July 5, 2013
Crisis: Fourth Amendment, NSA + Phone Surveillance, Stasi vs NSA
    "Those who sacrifice liberty for
      security deserve neither."
         -- Benjamin Franklin

Prev- crisis -Next

1.  Restore the Fourth!
NSA Surveillance Program Explained
Government Phone Surveillance for Dummies
4.  Stasi vs. The NSA Back to Back
About ME/CFS


It still is the case that sleeping remains quite difficult for me. This also makes my life rather difficult, at the moment.

Anyway. Yesterday there was an item about my site, that was caused by the discovery that the opening site was not everywhere properly downloaded.

Today I am back at the crisis, with an item on a grassroots movement that seeks to restore the fourth amendment to the constitution; an item that explains the NSA program point by point; another item that explains government phone surveillance point by point; and a final item that compares, on a rough basis, the amount of information the GDR Stasi collected, and the amount of information the NSA collects.

1. Restore the Fourth!

First, there is a grassroots movement in development, called

This I found on Common Dreams, and it is by Andrea Germanos and starts thus:

In over a hundred cities across the U.S. and on major websites this July 4th holiday, a grassroots movement is pushing back against newly revealed dragnet spying by the NSA in what may be a "turning point for opposing mass government surveillance."

The newly launched movement, Restore the Fourth, explains that it

aims to end all forms of unconstitutional surveillance of digital communications by the United States government. One specific program Restore the Fourth seeks to discontinue is known as PRISM, which is directed by the National Security Agency.

The spying programs are a blatant violation of the Fourth Amendment of the U.S. Constitution, the group says.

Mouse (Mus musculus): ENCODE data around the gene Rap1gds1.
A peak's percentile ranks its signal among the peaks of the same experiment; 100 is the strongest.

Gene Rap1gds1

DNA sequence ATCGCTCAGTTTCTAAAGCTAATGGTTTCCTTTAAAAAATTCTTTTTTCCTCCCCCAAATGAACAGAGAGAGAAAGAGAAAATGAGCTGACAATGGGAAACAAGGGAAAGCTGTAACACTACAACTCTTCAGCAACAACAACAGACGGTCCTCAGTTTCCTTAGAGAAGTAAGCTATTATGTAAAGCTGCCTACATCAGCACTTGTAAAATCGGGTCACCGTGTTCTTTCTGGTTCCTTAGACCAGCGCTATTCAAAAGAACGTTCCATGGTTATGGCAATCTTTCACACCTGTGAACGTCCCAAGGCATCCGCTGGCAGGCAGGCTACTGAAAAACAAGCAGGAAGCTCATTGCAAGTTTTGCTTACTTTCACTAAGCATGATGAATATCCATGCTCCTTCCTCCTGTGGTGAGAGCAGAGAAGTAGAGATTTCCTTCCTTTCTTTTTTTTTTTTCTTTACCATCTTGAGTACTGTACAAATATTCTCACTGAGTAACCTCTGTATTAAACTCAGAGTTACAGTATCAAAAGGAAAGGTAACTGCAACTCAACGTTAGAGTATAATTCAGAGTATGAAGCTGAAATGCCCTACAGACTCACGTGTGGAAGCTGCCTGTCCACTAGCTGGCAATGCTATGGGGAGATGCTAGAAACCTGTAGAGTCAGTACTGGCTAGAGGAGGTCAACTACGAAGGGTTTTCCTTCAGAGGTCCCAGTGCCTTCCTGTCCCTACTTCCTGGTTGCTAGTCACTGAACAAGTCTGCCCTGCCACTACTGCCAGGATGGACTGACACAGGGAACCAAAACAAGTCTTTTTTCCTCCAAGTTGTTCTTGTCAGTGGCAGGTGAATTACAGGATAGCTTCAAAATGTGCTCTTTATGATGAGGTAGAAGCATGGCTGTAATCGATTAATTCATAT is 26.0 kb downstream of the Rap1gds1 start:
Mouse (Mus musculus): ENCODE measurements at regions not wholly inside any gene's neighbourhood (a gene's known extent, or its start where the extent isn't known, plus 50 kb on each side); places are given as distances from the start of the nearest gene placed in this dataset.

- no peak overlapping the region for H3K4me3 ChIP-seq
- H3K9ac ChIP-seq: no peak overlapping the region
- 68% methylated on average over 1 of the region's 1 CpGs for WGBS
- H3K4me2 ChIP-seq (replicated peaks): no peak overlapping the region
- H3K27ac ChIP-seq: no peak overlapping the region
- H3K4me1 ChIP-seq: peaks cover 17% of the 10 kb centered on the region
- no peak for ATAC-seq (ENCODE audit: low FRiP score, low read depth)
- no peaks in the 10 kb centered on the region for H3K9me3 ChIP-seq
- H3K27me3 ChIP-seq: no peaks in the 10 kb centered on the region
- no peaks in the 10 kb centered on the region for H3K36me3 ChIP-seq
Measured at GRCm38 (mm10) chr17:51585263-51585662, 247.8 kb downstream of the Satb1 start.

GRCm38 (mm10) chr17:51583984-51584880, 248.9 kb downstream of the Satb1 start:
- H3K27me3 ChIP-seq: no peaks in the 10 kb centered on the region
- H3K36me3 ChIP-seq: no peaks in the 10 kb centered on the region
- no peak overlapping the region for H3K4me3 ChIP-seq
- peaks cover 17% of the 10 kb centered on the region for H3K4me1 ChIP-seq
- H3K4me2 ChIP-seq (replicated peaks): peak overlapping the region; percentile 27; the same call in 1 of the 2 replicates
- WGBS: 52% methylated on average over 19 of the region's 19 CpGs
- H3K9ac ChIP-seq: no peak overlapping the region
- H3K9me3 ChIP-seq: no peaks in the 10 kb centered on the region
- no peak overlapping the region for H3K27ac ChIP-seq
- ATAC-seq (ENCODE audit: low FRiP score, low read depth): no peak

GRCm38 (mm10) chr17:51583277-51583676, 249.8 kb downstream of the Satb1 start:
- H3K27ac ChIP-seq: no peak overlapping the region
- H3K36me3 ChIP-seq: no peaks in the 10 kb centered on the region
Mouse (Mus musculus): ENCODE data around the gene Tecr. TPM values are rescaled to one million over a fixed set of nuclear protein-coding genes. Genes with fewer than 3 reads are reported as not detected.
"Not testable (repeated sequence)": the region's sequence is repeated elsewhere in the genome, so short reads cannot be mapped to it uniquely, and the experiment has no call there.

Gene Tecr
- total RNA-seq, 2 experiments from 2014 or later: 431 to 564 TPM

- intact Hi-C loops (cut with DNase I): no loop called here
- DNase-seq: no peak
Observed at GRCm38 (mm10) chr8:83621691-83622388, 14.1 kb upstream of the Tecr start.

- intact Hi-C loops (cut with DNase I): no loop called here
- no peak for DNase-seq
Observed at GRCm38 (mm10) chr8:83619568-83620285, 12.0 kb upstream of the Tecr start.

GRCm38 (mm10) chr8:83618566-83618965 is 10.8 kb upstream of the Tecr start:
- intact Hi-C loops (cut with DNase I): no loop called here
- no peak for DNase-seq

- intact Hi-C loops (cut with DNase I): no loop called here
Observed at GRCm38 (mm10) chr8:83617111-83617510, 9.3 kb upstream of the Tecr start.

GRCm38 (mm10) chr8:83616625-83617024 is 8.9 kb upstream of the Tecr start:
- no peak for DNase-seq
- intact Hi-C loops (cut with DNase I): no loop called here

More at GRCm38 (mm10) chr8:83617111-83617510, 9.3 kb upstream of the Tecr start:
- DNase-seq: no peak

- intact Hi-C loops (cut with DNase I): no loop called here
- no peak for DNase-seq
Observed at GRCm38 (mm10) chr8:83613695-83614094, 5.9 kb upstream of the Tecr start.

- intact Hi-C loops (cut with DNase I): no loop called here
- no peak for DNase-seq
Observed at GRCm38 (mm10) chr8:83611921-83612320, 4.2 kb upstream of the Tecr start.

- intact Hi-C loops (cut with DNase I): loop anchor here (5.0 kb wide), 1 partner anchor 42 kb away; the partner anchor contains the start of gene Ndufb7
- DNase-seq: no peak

For more, you have to follow the last dotted link, but I will give you the logo:

I do not know whether this will succeed; I do know this, or a similar kind of movement, is necessary to succeed.

2.  NSA Surveillance Program Explained

Next, here is a link to a point by point explanation of the NSA surveillance program, originally on the Daily Beast, by Caitlin Dickson:
Note this is four weeks old. I list it because it is basic, simple and easy to understand. Something similar holds for the next item.

3.  Government Phone Surveillance for Dummies

This also is a month old, and point by point, but it is quite good and by Megan Garber:

It also rightly notes that

Basically, the government is binge-watching Americans.

Here is part of the explanation how the U.S. government tries to elude the Fourth Amendment:

So the Fourth Amendment generally requires that the government obtain a warrant when it's seeking private information about individual citizens. And the warrant, in turn, should be granted based on probable cause. There's a slight exception to that broad approach, though. Many Supreme Court rulings have held that you don't have a reasonable expectation of privacy when it comes, specifically, to information you share with a third party. 

And the courts have now applied that standard to other areas. Which generally makes sense, except for one substantial tension. As David Cole, a Georgetown law professor who focuses on national security and constitutional law, told me: "Basically, everything you do now shares information with a third party." The numbers you dial on the phone, the amount of time you spend on the phone, the location from which you make a phone call -- all of that, because of how our technologies and businesses are structured, is de facto shared with the third party that is your phone company.

The points are, of course: